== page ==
While the above-mentioned embodiment of the present invention is a circuit for controlling the energization of four glow plugs provided for a four cylinder diesel engine, it will be well understood that the present invention may be applied to a diesel engine having any number of cylinders.
|Cited Patent||Filing date||Publication date||Applicant||Title|
|US4088109 *||Feb 25, 1977||May 9, 1978||General Motors Corporation||Diesel engine warm-up control system|
|US4130853 *||Feb 25, 1977||Dec 19, 1978||Baker Roxton E||Glow plug temperature circuit|
|US4258678 *||Feb 22, 1979||Mar 31, 1981||Diesel Kiki Co., Ltd.||Control apparatus for glow plugs provided for a diesel engine|
|US4300491 *||Jun 29, 1979||Nov 17, 1981||Diesel Kiki Co., Ltd.||Control apparatus for glow plugs provided for a diesel engine|
|US4307689 *||Aug 25, 1980||Dec 29, 1981||Champion Spark Plug Company||Glow plug control circuit|
|EP0035407A2 *||Mar 3, 1981||Sep 9, 1981||Mitsubishi Denki Kabushiki Kaisha||Glow plug control system for a Diesel engine|
|JPS55161975A *||Title not available|
|Citing Patent||Filing date||Publication date||Applicant||Title|
|US4594975 *||Jul 31, 1985||Jun 17, 1986||Toyota Jidosha Kabushiki Kaisha||Glow plug current supply control system|
|US4635594 *||Feb 8, 1985||Jan 13, 1987||Ngk Spark Plug Co., Ltd.||Method of applying electric current to glow plugs and device therefor|
|US4669430 *||Aug 27, 1985||Jun 2, 1987||Robert Bosch Gmbh||System and method to control energy supply to an electrically heated zone|
|US4821690 *||May 19, 1988||Apr 18, 1989||Jidosha Kiki Co., Ltd.||Energization control apparatus for glow plug|
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|US20110130946 *||Jun 2, 2011||Kernwein Markus||Method for heating a glow plug|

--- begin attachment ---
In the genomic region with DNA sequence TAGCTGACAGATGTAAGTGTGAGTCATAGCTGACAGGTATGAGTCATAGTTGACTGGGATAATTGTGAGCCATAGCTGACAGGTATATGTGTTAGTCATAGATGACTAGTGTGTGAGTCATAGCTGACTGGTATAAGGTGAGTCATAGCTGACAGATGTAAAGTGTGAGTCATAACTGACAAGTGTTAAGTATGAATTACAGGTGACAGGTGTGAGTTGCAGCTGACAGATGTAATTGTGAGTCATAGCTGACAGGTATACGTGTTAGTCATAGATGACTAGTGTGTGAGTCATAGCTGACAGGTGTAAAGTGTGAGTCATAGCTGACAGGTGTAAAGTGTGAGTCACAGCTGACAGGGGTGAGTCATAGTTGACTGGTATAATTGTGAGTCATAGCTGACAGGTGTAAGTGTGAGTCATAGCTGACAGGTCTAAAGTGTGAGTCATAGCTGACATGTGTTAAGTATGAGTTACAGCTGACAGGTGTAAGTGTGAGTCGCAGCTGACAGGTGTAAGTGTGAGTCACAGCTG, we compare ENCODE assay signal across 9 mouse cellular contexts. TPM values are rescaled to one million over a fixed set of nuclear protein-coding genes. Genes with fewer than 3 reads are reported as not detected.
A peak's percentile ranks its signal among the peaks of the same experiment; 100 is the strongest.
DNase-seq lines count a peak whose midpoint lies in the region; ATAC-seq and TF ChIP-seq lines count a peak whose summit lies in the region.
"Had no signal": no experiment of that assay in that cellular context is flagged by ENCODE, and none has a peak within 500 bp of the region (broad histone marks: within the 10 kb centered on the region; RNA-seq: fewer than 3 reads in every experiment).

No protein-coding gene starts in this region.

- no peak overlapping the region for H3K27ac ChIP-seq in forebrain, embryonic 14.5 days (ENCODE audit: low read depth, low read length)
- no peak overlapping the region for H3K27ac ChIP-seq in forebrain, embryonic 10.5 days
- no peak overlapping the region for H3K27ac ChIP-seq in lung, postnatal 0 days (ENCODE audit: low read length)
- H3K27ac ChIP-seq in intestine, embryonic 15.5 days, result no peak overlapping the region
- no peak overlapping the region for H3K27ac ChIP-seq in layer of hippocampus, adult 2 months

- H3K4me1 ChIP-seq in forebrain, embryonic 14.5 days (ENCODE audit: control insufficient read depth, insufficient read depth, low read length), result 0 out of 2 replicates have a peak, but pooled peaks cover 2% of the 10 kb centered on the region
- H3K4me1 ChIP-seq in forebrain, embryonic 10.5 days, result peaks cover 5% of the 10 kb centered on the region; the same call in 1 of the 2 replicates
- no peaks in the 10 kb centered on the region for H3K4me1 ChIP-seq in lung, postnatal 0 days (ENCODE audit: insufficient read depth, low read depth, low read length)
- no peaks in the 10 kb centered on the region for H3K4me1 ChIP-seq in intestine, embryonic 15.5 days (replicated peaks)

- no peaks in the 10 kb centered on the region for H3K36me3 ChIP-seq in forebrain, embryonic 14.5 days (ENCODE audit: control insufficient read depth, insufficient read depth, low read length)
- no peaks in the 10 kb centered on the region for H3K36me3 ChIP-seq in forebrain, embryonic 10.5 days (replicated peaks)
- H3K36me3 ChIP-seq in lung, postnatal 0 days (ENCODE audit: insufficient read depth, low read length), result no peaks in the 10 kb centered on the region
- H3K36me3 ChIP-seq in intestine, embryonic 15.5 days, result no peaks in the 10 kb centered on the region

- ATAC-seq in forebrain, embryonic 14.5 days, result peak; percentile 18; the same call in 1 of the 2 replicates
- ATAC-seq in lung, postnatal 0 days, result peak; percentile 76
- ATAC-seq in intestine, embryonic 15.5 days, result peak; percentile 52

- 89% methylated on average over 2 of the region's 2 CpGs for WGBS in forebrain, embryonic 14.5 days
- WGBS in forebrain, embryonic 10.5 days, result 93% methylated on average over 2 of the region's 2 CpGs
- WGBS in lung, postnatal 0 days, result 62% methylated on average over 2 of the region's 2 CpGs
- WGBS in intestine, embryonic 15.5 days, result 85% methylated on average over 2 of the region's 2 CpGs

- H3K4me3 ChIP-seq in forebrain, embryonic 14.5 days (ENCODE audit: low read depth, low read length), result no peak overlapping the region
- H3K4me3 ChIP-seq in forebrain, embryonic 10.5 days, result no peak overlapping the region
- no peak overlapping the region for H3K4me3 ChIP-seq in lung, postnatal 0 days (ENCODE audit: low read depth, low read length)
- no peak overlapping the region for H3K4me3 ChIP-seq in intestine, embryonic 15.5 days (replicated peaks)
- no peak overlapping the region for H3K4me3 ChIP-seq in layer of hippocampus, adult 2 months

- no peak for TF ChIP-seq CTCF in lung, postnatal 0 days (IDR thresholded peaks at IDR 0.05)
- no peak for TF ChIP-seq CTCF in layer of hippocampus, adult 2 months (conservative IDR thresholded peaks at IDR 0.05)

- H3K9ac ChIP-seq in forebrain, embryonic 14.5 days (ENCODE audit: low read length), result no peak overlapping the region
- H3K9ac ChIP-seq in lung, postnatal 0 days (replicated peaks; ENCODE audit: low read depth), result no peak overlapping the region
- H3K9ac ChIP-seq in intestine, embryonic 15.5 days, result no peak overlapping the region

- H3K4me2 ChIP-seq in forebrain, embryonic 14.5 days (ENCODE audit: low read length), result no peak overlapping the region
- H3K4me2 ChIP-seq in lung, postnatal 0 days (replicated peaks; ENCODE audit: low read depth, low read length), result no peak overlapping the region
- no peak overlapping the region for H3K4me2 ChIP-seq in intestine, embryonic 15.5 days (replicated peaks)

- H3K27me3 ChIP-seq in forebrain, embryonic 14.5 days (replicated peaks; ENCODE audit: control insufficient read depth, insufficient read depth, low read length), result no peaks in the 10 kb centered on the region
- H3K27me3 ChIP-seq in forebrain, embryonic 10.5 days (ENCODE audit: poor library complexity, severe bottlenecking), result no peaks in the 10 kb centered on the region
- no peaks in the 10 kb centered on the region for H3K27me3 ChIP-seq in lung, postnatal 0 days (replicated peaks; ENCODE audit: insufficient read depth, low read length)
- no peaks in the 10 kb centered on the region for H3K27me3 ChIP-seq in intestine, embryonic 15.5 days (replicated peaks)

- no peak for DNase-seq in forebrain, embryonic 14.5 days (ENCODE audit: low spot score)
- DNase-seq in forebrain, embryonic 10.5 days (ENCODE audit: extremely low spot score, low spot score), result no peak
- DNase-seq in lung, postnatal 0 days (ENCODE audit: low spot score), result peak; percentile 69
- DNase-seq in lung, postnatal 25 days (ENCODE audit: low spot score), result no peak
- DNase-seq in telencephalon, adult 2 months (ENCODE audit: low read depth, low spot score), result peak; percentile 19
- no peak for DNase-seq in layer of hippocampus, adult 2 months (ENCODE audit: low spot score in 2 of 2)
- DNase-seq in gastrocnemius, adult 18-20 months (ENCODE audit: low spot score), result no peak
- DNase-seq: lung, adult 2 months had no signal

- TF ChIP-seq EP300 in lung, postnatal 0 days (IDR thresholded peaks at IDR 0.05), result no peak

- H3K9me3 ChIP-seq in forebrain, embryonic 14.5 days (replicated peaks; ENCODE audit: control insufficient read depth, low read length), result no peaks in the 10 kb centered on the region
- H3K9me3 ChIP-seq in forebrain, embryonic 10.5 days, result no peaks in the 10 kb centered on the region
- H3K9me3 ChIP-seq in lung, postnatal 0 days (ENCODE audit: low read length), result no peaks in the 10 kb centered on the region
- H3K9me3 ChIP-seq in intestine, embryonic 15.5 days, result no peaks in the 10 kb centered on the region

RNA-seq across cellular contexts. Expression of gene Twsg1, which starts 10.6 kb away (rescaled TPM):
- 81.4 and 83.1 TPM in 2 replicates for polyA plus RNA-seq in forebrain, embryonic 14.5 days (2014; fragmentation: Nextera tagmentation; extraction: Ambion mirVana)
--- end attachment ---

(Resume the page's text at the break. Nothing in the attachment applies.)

|US20140338625 *||May 16, 2013||Nov 20, 2014||Ford Global Technologies, Llc||Enhanced glow plug control|
|EP0191348A2 *||Jan 27, 1986||Aug 20, 1986||Siemens Aktiengesellschaft||An adaptive glow plug controller|
|EP1408233A2||Sep 30, 2003||Apr 14, 2004||Beru AG||Method and apparatus for controlling the heating of the glow plugs of a Diesel engine|
|U.S. Classification||123/179.21, 123/145.00A, 123/179.6, 315/209.00R|
|Cooperative Classification||F02P19/025, F02P19/022|
|European Classification||F02P19/02B2, F02P19/02D|
|Jun 18, 1981||AS||Assignment|
Owner name: DIESEL KIKI CO., LTD., 6-7, SHIBUYA 3-CHOME, SHIBU
Free format text: ASSIGNMENT OF ASSIGNORS INTEREST.;ASSIGNORS:ABE, YOSHIAKI;SUGIMOTO, HITOSHI;REEL/FRAME:003895/0991
Effective date: 19810501
|Jan 5, 1988||FPAY||Fee payment|
Year of fee payment: 4
|May 6, 1991||AS||Assignment|
Owner name: ZEZEL CORPORATION
Free format text: CHANGE OF NAME;ASSIGNOR:DIESEL KOKI CO., LTD.;REEL/FRAME:005691/0763
Effective date: 19900911
|Sep 30, 1991||FPAY||Fee payment|
Year of fee payment: 8
|Feb 13, 1996||REMI||Maintenance fee reminder mailed|
|Jul 7, 1996||LAPS||Lapse for failure to pay maintenance fees|
|Sep 17, 1996||FP||Expired due to failure to pay maintenance fee|
Effective date: 19960710